“How dare I!?” Actress and SABC3’s Afternoon Express presenter Bonnie Mbuli berated herself with this question over and over. Suffering from clinical depression after a perceived failure to make it in Los Angeles, USA, a few years ago, her debilitating mental condition was compounded by feelings of shame. At home she was a well-known media personality and an accredited actress, so she thought she had “no business” feeling so low.
Friends and family confirmed this perception. “They’d say: ‘You’ve got everything – what’s your problem?’ I thought it was incredibly selfish to feel so overwhelmingly hopeless, helpless and so anxious. I kept telling myself to snap out of it,” she recalls.
At the same time, Mbuli worried about how people’s perceptions of her would affect her career if she admitted to being so depressed.
“If you’re a public figure, people are constantly watching you. You have to always be ‘on’. That comes with its own pressures.”
Mbuli’s one of the 20% of all South Africans who’ll experience a depressive disorder at least once during their lifetime. The latest World Health Organisation figures estimate that more than 300 million people suffer from the condition.According to SA Depression & Anxiety Group (Sadag) statistics, the incidence of suicide in SA is now 23 a day.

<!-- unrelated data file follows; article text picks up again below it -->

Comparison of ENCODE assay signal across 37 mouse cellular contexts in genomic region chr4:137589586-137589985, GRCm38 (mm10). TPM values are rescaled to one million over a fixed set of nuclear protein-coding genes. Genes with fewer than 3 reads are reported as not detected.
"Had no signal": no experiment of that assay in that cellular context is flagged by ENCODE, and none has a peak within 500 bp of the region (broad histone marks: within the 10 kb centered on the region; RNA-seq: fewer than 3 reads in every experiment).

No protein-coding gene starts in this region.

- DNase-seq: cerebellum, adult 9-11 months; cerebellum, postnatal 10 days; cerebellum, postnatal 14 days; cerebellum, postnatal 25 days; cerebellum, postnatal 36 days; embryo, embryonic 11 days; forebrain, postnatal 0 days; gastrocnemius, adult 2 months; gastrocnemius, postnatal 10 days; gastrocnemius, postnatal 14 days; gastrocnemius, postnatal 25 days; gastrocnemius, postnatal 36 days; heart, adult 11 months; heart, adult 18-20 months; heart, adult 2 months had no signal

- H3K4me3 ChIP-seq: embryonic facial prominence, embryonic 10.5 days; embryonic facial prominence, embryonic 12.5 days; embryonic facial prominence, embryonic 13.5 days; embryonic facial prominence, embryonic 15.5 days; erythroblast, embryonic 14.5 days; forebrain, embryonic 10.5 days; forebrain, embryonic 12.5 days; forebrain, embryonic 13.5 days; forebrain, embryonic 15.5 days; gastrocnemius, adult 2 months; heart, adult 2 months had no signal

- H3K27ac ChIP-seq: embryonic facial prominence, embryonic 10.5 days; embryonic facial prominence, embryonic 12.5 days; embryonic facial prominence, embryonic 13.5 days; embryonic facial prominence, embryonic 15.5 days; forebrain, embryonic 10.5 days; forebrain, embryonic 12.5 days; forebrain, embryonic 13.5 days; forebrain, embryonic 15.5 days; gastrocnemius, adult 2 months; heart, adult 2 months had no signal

Yet, despite these alarming figures, for many of us there’s still something incomprehensible about depression in people whose lives we envy. “Many depressives who are successful continue trying to hide their despair,” says Mbuli. “When you’re an over-achiever, no-one must know that your life isn’t perfect.”
Which may be why the recent suicide of University of Cape Town (UCT) cardiologist and acclaimed researcher Dr Bongani Mayosi shocked the nation, prompting a bewildering conversation on social media. How could such a successful person, and a doctor to boot, with access to medication, education and other resources, reach that point of no return?